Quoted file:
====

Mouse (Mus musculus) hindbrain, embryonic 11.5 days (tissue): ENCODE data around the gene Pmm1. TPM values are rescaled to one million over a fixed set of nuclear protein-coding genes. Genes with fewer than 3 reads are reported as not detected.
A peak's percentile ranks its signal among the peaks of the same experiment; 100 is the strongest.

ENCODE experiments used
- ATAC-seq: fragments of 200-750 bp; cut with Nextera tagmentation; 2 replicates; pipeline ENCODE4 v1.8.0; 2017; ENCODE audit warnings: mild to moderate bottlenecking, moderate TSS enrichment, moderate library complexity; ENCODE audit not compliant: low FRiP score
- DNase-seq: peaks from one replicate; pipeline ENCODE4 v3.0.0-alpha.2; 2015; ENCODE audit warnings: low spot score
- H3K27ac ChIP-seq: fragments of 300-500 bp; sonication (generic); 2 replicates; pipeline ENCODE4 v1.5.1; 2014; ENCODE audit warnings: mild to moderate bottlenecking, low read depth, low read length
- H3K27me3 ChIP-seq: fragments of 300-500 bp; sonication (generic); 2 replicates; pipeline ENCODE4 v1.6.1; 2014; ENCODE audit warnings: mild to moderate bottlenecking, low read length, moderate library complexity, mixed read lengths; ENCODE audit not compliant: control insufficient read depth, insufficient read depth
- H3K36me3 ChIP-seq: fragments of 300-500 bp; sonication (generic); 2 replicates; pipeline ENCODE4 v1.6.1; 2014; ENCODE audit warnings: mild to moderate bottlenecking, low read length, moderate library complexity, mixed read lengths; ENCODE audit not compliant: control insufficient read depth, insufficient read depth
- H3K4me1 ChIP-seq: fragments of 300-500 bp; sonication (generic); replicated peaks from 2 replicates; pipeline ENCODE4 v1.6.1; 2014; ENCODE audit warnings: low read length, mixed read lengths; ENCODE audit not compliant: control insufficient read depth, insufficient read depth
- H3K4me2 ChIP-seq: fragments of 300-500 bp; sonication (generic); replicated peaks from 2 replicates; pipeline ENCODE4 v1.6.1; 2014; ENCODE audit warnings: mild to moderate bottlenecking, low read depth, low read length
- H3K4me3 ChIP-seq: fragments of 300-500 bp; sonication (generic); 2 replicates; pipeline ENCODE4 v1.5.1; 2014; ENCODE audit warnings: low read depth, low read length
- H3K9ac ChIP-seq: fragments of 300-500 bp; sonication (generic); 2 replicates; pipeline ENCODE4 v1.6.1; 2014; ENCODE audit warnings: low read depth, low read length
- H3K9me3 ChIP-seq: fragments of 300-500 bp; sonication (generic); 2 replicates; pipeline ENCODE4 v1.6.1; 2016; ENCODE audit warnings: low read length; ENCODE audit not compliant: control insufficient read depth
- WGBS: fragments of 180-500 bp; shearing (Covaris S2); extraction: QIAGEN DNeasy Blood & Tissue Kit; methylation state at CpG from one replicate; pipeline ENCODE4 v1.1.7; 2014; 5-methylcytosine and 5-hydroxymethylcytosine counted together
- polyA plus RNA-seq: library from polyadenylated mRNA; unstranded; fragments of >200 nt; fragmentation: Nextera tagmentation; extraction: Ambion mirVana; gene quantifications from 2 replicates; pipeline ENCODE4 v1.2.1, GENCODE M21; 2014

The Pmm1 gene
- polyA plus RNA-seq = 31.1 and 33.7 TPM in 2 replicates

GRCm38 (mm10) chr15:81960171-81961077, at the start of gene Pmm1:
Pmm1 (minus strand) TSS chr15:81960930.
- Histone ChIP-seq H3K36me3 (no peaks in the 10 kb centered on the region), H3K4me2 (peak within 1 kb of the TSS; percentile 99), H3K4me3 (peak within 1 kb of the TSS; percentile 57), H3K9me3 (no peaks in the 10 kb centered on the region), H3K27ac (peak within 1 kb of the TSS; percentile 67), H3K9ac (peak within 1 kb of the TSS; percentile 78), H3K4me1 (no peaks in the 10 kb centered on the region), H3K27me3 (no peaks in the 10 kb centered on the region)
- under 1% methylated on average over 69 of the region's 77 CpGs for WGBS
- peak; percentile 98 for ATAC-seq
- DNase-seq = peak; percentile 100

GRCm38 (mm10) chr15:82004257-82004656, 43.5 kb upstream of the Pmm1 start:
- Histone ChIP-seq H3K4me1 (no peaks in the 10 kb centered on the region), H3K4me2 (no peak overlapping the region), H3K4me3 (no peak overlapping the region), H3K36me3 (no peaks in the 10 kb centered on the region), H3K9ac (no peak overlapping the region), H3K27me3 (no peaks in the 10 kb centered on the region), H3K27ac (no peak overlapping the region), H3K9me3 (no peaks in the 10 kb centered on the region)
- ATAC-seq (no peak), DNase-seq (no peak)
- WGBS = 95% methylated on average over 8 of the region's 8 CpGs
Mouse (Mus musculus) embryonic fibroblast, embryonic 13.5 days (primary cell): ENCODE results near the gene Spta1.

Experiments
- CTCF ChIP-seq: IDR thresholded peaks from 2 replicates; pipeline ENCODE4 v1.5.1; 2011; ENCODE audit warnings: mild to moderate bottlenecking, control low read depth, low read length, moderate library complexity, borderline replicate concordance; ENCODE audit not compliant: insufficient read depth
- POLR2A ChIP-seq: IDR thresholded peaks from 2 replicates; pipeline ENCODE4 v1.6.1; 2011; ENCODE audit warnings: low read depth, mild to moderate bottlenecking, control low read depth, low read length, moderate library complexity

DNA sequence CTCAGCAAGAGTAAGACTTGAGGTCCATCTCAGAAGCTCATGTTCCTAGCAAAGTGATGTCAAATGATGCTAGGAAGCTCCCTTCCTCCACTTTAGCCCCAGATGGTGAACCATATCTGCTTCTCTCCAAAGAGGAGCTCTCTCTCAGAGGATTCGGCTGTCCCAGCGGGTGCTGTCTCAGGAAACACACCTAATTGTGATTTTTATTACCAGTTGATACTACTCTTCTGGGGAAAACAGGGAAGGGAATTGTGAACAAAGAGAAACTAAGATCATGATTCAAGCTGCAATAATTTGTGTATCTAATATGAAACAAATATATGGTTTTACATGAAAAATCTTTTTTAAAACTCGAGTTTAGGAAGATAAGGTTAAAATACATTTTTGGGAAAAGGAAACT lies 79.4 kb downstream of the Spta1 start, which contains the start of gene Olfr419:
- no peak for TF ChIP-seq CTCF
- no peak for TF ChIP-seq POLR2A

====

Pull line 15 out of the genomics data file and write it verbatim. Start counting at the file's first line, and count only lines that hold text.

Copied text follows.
- polyA plus RNA-seq: library from polyadenylated mRNA; unstranded; fragments of >200 nt; fragmentation: Nextera tagmentation; extraction: Ambion mirVana; gene quantifications from 2 replicates; pipeline ENCODE4 v1.2.1, GENCODE M21; 2014